Facing a Life-threatening Illness Quality Life Forum Age-Related Health Challenge Series August, 2017
The shocking news came in - your doctor informed you that a life-threatening diagnosis has been confirmed from your tests.
This just happened to a longtime family friend of mine, who has been healthy and active, but now became a late stage lung cancer patient with metastasis in the brain and bones. As most cancer has no significant symptoms in early stage, it often develops quietly and quickly. It can happen to anyone at any time. It becomes a turning point to change your life forever.
After dealing with the initial shocking and emotional experiences - fear, anger, resentment, denial, helplessness, sadness, and frustration; acceptance will eventually come in confidence to live with the diagnosis and reset life.
A Living will and Will
This is a heavy topic. No one wants to think about end of the life; however, it is wise to thought it out before the unexpected illness strikes. With a peaceful mind at a leisure day, answer a few questions -
1. In case of cancer or other life-threatening/terminal illness, what medical treatment you want or don’t want? Life extension or quality of life means more? Treatments are hopeful or too risky? Pursue unknown% chance of treatment success rate or choose comfort and palliative care is more realistic? These critical decisions are personal. To fully understand each treatment options for its action and side effects, asking questions and reaching out for reliable resources. You have the right to know everything to make your decision, including comfort care, artificial feeding, and cardiopulmonary resuscitation.
2. Who do you trust to make medical care decisions when you are unable to do so? Consider a person, whom you trust and also with high health literacy, to make care decisions for you as power of attorney when you are not able to make care decisions for yourself. This person should fully understand your wishes and act for your best interests/benefits.
3. What you want others to understand you values and respect your life It is wise to have a living will, to make your wishes clear, well known, and respected. This may take some thoughts. The Five Wishes can be a helpful tool.
A Living Will contains your thoughts and wishes regarding whether you do or do not want to be kept alive by artificial means if you are at a point, due to accident or illness, where the doctor says there is no longer a hope of recovery for you. It is a chance to give your family guidance as they struggle, in a highly emotional situation, to figure out what you would have wanted them to decide for you.
A Will contains your wishes for how you want what you own to be distributed among your family and friends once you pass away. It can also contain instructions for the care and support of your family members, such as naming a guardian for your minor children. It is a road map of instructions that should be prepared in accordance with the laws of the state in which you reside.
Living with life-threatening/terminal illness represents a personal and family crisis. It impacts the patient and his/her family, as family is the primary resource for care and support. Every member of the family is going through the difficult time with their loved one, along with the illness progression.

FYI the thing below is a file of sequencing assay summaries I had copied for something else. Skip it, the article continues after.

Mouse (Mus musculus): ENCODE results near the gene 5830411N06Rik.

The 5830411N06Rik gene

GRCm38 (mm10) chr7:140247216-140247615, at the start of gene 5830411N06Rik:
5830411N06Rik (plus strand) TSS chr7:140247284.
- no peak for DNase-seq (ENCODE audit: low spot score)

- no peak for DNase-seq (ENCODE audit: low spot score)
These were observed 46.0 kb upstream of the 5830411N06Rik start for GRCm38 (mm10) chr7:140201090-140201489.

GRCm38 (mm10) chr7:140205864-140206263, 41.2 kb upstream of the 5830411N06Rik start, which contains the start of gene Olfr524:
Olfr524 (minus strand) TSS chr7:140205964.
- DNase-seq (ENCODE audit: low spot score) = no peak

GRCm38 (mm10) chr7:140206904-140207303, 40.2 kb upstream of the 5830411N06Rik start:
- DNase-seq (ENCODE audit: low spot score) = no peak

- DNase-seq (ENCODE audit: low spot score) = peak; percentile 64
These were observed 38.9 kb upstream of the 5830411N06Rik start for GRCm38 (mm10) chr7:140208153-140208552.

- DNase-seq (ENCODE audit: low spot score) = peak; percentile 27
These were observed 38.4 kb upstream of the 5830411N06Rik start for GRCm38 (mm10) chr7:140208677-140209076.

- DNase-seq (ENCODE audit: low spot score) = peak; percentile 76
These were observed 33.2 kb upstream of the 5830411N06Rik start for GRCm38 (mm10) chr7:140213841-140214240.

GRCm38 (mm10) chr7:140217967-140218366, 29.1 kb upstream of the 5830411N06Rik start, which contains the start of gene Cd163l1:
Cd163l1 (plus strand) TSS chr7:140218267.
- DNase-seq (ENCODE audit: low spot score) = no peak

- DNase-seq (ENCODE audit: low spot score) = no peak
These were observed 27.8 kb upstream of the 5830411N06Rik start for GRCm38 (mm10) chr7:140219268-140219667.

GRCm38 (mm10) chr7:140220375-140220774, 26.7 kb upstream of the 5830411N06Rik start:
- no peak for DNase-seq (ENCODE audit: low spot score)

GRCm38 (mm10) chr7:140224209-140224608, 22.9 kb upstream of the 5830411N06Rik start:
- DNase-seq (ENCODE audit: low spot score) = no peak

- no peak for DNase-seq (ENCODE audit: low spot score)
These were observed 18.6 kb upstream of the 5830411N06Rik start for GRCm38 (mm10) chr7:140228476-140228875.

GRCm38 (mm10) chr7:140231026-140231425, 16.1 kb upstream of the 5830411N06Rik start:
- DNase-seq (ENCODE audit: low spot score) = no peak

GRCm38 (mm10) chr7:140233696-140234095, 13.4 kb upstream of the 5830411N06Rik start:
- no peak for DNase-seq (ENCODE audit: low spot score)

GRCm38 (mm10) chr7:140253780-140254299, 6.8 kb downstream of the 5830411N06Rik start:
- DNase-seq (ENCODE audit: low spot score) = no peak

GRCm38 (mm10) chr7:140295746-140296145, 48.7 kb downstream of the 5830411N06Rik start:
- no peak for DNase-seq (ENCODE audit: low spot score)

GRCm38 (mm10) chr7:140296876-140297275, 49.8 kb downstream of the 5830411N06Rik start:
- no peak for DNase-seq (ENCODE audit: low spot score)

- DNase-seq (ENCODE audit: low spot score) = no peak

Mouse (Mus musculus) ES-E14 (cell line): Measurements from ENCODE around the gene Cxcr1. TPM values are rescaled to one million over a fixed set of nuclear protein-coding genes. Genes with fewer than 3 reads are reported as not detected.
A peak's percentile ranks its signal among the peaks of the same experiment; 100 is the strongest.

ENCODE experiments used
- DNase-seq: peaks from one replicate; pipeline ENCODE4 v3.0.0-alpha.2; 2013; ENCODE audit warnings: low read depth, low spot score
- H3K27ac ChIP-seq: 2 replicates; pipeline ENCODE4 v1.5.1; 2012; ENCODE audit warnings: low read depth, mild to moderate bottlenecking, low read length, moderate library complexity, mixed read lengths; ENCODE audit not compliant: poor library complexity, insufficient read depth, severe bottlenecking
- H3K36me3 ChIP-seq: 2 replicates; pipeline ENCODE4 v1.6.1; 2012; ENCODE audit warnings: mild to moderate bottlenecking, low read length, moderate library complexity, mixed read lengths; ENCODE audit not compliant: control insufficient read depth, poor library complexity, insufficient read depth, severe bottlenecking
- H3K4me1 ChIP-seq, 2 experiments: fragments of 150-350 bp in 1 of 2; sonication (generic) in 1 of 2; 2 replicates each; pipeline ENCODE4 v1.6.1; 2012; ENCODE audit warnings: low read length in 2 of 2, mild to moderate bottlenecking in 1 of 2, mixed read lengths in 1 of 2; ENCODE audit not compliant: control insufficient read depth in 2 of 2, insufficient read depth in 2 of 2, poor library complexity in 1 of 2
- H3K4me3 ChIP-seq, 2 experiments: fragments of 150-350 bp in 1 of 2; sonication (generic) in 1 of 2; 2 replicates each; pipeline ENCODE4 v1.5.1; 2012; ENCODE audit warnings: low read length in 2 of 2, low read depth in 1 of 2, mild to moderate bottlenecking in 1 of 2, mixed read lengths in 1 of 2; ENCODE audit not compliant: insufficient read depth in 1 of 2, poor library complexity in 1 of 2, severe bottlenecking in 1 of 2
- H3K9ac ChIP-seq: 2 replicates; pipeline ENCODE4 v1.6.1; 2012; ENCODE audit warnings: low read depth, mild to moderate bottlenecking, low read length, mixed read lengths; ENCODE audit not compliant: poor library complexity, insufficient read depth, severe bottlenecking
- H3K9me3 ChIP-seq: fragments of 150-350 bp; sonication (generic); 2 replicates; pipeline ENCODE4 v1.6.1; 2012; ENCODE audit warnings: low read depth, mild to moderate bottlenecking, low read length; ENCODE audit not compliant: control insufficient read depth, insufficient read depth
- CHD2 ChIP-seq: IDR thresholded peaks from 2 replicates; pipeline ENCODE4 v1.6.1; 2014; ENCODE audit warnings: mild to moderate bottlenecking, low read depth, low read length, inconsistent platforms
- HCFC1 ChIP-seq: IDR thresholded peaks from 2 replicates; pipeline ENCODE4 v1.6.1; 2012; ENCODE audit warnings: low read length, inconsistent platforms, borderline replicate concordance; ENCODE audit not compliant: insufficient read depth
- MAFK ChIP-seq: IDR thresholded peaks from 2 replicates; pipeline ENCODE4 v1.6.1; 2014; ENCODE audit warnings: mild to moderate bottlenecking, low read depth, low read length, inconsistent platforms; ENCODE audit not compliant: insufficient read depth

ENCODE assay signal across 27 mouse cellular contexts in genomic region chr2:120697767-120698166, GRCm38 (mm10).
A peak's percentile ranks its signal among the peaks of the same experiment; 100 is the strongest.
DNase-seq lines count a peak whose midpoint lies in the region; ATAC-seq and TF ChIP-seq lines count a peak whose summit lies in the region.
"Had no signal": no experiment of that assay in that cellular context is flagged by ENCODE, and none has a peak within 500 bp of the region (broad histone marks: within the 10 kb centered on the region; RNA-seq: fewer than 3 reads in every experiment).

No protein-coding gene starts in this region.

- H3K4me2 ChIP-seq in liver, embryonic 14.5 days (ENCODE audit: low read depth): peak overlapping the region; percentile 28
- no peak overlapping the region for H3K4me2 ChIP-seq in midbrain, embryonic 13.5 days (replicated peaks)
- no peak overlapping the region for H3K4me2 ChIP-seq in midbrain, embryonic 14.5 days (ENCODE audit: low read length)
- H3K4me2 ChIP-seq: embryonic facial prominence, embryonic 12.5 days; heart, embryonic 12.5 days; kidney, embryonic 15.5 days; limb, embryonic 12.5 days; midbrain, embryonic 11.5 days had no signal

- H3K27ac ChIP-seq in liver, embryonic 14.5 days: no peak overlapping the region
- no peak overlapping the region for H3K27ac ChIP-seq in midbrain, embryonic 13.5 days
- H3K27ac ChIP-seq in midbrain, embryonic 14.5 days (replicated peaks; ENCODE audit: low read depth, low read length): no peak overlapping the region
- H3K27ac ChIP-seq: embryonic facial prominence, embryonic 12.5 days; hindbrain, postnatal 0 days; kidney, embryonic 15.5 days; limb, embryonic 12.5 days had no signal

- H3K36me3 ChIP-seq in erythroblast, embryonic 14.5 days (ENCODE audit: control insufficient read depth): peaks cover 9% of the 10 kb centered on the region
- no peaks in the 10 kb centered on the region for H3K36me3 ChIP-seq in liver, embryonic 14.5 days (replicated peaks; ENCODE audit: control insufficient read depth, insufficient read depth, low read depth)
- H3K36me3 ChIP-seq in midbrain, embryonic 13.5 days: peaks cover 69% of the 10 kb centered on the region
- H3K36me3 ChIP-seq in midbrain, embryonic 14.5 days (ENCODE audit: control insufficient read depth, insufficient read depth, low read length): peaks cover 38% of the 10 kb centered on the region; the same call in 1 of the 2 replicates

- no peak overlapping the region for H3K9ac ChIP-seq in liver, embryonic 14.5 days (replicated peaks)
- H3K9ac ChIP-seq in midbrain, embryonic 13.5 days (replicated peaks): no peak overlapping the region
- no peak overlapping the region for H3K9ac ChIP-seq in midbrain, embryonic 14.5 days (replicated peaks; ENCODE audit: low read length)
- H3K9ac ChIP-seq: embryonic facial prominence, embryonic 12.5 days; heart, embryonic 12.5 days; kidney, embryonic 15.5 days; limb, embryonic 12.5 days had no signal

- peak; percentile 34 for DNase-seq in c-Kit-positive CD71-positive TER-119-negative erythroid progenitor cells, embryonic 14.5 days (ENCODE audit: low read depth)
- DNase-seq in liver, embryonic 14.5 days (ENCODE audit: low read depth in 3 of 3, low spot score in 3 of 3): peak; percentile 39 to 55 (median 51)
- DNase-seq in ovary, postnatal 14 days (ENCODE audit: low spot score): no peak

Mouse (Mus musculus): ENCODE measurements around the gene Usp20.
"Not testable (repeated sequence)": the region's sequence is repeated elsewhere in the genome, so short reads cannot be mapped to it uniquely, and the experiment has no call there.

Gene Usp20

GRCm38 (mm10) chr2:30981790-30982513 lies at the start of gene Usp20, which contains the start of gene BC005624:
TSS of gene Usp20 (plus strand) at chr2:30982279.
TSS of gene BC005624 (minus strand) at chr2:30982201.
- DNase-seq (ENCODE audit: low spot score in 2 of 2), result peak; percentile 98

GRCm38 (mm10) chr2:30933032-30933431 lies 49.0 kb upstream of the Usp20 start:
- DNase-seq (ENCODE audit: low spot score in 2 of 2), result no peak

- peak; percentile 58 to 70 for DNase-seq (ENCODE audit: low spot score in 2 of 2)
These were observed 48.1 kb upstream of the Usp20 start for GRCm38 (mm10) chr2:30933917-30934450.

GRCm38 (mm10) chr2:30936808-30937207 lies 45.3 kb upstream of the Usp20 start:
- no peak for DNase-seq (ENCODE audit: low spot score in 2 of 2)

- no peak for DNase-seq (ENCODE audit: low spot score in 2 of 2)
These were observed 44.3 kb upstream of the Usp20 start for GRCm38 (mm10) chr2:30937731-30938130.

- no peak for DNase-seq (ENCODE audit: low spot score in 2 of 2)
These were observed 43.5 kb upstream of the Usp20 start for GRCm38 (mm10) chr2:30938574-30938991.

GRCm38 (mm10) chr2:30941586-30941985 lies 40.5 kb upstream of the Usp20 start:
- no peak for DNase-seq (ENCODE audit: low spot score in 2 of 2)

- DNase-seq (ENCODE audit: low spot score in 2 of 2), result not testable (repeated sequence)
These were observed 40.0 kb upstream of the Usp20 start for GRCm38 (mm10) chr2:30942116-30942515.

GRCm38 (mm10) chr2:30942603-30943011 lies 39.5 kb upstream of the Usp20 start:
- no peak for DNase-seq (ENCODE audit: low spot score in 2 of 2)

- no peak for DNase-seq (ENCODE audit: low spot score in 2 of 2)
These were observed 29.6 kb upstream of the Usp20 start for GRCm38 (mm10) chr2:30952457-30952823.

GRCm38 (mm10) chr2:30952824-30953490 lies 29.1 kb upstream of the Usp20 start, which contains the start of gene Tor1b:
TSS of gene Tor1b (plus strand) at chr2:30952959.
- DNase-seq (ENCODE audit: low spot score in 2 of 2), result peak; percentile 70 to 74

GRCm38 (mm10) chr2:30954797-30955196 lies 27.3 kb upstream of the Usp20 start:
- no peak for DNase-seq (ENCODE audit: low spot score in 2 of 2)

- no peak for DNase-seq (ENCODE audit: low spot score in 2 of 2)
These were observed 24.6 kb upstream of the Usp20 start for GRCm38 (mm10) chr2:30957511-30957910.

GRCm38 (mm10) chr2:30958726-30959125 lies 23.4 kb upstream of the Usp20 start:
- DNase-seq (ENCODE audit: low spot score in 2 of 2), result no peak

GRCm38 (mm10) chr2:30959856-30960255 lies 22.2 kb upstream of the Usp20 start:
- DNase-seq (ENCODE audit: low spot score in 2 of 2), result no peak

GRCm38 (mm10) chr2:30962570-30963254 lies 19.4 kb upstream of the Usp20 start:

For different reasons (i.e., religious, cultural, or personal), I have seen some patients/families struggling alone behind the closed doors. These patients/families isolate themselves, refuse to discuss the critical issues, withdraw from friends and community support. With privacy concerns, friends don’t know what to say and hesitant to ask. This makes the situation worse. Sadly, some patients/families break down during the difficult times, as the results of stress and lack of support.
You don’t have to fight alone. Your health coach will be your ally to help you taking control and thrive. Your health coach will be able to assist you through the shock of diagnosis, listen and understand your concerns, dealing with emotional and social issues, teaching coping skills and to be a skilled support, doing research and help set realistic goals/healing plans one step at a time, offer practical remedies for coping with pain and treatment side effects, educate for complication prevention, and finding ways to improve quality of life. I encourage you to reach out for resources available when you need help. Under a health crisis, using the services of health coaching, a patient is benefited with health literacy during the course of treatment, receives personalized support, and lives with higher quality of life than those who simply follow their doctor’s orders.
Some may think follow the doctor’s order is the best patient model. In reality, health care is much more complex than that. In a serious illness situation, you will receive different messages form many doctors. You will need to consolidate medical advises of specialists and figure out what to do. You will need to make decisions to agree on new therapy or request to stop treatment when necessary. You may need help. The best person to help is someone who is unbiased, not emotionally involved, with high health literacy and prioritizes your health as best interest. An independent health coach is ideal for this role. Feel free to contact firstname.lastname@example.org your health coaching needs.
In addition, there are resources for self-help and support, see selected links below, as well as disease specific support groups are also available.
Disclaimer: This information is for educational and informational purposes only. It is not medical advice. Consult your healthcare professional for personal conditions.
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